Welcome to our interactive if/then page. Here, you can use different tools and resources to help you to make a plan for how to deal with stressful situations that may arise in the future. By practising how to plan effectively, you can learn new coping strategies, work towards achieving your goals and improve your overall resilience.
As the content of this page deals with thinking about scenarios that cause stress and anxiety, if you feel you need a bit of extra support then we recommend filling in this page with a family member/friend/someone you trust.
How to use this page...
As a rough estimate, this page could take around 45 minutes to complete, but take it at your own pace. It's OK to take less or more time than that. We'd strongly recommend having another way of recording your input on this page as what you enter can't be saved. Perhaps you could use:
The notes section on your phone
Pen and paper
A separate Word document.
Before we get started, take some time to think about a situation that might make you feel stressed or uncertain. It's a good idea to have a brainstorm and to begin jotting down some thoughts as they come to mind.
It might be helpful to think of a situation that is related to a personal goal you might have, such as applying for a job.
At this stage, write down as much detail as you can think of just now: you can always come back and add to it later.
When we set a personal goal and are motivated to achieve that goal, we want to be able to plan for how to deal with any perceived barriers that come in our way of achieving it.
Some examples of perceived barriers to achieving a goal might include...
I feel stressed out
This makes me feel anxious
I can feel how nervous I am
Everything is new, I've never done this before
What will I do if something unexpected happens?
Can you think of any more?
Photo credit: Eugene Kukulka on Reshot
These perceived barriers can make a situation quite stressful for us. Here's an example of one kind of potentially stressful scenario, to give you a feel for the sort of situation we might want to start planning for.
As part of a bigger goal of getting a job, you might be asked to do an interview. You've maybe not done this before, or you're not sure what you'll be asked, so you will perhaps be feeling quite nervous, which is completely normal!
So your stressful scenario might be:
What if they ask me a question that I don't know the answer to?
Take a minute to think about this scenario. How does it make you feel? What thoughts are you having in that moment? What does your behaviour look like in this scenario?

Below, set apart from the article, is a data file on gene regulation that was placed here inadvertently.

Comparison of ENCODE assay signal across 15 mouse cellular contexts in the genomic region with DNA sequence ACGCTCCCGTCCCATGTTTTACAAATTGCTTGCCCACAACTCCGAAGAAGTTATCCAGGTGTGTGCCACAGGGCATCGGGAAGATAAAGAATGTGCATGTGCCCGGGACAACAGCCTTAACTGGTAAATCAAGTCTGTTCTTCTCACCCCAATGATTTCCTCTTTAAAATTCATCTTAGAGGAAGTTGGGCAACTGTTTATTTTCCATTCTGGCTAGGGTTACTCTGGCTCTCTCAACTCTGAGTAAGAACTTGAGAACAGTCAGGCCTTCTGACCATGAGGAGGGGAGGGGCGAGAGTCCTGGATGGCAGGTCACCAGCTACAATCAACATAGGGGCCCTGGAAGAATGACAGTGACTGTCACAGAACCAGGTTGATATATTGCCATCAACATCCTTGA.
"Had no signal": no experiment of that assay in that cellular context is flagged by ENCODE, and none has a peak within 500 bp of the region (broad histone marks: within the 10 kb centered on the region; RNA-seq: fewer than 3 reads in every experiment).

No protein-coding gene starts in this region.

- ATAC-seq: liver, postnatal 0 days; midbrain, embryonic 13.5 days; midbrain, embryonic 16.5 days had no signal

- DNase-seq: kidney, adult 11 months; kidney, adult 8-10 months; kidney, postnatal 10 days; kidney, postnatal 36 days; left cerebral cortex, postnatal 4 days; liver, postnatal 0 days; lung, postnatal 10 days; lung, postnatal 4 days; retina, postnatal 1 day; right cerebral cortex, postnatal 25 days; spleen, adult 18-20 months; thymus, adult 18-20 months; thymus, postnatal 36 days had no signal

The great news is that although there may be perceived barriers in the way of achieving our goals, there are things we can do to deal with these stressful situations in a positive and resilient way.
The ability to plan is a mental skill and it's an important part of building your psychological resilience. It can teach you to respond positively to a situation that you find challenging.
We can start to practise what we call if/then planning by making a statement that looks like this:
'IF this happens, THEN I can do this to cope with it'.
Here are a few examples. Hover over each box to see an appropriate THEN response to each IF scenario.
the interviewer asks me a question that I'm not sure how to answer...
... THEN I can ask them to explain a bit more about what they mean and take a couple of seconds to think before giving my response.
I feel anxious while sitting my exam...
... THEN I can pause, take a deep breath and relax my shoulders to feel a bit calmer.
my thoughts start running away from me...
... THEN I can use one of my grounding techniques to slow down my thoughts and settle my mind.
I'm feeling a bit low and want to talk about it...
... THEN I can arrange to chat with someone I trust either on the phone or online.
Use this space to think about your own if/then scenario and how you can plan coping techniques to deal with a stressful situation.
Begin by writing down a situation that you would normally find quite challenging. Make a couple of notes about how you would typically deal with that situation. What do your thoughts, behaviours and feelings look like when you respond to the situation in this way?
Now let's start to make a plan for how you might cope more effectively in that same situation. Use the space below to write down one or two alternative ways of thinking, behaving and feeling in that scenario. A helpful way to think of an effective 'then' response would be to ask yourself what advice you would give to a friend in that situation.